The offbeat coming-of-age story of Elly, an English girl with an overactive imagination, an intense bond with her older brother, a Belgian hare named god and multiple dates with destiny in post-9/11 New York.
British actress Winman's fiction debut, spanning the late 1960s and early 2000s, boasts one of the more endearingly unconventional families in a while. It's an open secret that Elly's father's lesbian sister has long been enamored of Elly's mother—whom her father married largely as a favor to his sibling. Elly's brother Joe, who is five years older, has known he was gay since he was little. The household is completed by a foppish, aging border and a female Shirley Bassey impersonator. And then there is Elly's mysterious friend Jenny Penny, whom she rescues from neglect at the hands of Jenny's loose-living single mother but can't rescue from a murder conviction later in life. As often as life affirms itself in the book, dark clouds hover: Elly's mother's parents were killed in a freak accident, Elly's father narrowly escapes a bomb blast on a tube train, there are sexual abuses and cancers from which to recover—and, in the second half, there is the horrific bombing of the twin towers. True to the title of a newspaper column Elly now writes about her personal history, Joe and the rediscovered love of his life Charlie both become lost and then found again following the blasts. Though the first half of the book is fresher and more striking then the vaguely familiar New York part (the scene in which Elly auditions for a school pageant in dark glasses, "a cross between Roy Orbison and the dwarf in the film Don't Look Now,” is priceless), Winman mostly lives up to the advance word on the novel. Her quirky voice maintains its energy; even at her most precocious, Elly never wears out her welcome.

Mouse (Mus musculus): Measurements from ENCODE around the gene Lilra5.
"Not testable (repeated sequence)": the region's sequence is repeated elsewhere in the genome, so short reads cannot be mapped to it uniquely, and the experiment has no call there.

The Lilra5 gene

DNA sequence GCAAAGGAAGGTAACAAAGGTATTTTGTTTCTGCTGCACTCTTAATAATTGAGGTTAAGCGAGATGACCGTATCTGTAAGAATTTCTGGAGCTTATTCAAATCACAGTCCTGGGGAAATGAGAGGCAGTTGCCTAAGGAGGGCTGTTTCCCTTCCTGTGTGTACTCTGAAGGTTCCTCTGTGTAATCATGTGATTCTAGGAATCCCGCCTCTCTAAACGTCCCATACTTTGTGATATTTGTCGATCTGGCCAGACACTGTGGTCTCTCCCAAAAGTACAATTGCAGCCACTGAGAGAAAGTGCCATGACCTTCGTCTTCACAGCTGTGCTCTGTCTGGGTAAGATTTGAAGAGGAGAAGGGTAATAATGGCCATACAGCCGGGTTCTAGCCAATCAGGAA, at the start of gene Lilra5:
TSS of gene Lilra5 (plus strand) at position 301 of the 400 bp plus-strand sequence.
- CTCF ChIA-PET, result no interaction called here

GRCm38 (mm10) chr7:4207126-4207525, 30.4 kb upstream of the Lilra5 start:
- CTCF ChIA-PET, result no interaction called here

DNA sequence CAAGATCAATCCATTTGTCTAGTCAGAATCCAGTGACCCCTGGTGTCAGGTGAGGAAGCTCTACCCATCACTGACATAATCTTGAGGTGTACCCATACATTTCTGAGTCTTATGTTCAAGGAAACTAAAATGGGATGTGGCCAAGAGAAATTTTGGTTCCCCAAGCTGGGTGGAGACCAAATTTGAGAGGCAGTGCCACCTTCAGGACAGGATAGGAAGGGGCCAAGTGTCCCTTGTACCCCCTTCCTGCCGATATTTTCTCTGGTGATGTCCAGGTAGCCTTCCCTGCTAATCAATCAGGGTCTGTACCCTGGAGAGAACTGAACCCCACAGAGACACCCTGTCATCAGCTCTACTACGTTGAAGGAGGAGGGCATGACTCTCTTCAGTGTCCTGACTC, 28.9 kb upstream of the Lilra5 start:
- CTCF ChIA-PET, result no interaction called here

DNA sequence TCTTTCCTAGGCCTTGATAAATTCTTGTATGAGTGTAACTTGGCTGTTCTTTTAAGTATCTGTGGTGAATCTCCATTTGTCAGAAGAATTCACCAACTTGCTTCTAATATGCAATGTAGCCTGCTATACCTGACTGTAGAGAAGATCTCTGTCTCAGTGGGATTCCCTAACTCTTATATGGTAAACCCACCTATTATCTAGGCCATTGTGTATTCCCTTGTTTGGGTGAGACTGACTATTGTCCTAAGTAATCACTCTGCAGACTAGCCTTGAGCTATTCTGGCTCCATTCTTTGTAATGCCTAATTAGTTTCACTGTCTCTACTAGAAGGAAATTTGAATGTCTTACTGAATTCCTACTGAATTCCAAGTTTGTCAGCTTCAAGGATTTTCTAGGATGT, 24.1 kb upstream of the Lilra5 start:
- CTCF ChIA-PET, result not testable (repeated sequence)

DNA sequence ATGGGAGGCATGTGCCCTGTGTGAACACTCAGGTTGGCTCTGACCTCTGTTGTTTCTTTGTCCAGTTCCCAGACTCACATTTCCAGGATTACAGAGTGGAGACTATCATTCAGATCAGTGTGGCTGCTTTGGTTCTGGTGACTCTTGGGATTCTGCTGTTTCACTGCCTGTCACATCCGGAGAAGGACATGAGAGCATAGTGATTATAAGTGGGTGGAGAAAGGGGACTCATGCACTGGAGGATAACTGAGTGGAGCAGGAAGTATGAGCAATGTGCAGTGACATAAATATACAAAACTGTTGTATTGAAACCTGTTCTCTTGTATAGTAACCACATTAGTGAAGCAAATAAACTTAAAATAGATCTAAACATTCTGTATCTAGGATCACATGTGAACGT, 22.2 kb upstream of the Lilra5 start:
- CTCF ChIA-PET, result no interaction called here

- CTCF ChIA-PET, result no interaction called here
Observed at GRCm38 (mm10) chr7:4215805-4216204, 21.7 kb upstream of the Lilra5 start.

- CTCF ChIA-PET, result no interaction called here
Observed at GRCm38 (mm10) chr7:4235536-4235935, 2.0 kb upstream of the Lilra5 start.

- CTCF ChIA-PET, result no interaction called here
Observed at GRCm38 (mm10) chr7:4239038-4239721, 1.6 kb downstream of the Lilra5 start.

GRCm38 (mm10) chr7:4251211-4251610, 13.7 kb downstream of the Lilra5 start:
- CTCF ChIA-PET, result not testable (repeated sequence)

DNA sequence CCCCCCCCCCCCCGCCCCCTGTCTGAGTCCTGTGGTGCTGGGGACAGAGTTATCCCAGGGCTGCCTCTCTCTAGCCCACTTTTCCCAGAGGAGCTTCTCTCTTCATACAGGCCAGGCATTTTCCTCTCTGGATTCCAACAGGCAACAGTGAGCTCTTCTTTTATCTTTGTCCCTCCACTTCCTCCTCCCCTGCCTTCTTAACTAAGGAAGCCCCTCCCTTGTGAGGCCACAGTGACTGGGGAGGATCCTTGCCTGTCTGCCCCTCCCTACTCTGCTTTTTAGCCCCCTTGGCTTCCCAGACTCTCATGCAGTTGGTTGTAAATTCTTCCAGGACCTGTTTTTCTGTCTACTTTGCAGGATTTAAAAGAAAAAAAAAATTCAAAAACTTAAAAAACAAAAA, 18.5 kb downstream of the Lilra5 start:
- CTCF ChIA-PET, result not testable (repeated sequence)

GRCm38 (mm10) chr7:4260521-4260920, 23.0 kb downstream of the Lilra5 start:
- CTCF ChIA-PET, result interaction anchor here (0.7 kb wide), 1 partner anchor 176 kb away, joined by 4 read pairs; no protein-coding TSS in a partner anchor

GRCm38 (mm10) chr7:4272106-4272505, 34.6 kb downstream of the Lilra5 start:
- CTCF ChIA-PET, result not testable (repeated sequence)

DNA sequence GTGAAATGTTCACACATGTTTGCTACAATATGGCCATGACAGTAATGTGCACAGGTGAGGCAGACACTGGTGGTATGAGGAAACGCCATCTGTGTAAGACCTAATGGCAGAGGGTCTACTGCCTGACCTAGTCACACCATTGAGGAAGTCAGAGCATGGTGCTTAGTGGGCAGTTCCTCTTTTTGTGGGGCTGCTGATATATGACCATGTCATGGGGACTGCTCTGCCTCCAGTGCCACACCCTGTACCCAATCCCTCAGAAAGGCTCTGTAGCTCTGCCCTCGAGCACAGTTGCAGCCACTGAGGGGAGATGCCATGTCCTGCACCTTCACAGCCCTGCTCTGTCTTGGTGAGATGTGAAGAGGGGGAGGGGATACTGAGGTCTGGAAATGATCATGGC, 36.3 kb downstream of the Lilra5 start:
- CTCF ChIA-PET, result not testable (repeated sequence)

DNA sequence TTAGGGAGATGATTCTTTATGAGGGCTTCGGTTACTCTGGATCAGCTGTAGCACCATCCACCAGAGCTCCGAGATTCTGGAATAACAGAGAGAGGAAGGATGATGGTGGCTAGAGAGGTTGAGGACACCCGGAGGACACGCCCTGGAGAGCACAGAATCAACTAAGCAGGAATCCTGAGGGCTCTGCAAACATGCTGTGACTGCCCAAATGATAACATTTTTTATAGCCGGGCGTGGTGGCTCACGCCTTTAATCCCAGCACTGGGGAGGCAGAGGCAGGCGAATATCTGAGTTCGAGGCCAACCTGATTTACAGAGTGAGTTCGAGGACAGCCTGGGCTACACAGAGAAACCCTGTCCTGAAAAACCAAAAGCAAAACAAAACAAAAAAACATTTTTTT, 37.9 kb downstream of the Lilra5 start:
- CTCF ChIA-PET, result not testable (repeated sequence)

A freshly rendered tale of growing up and living in the world by a late-starting author with a bright future.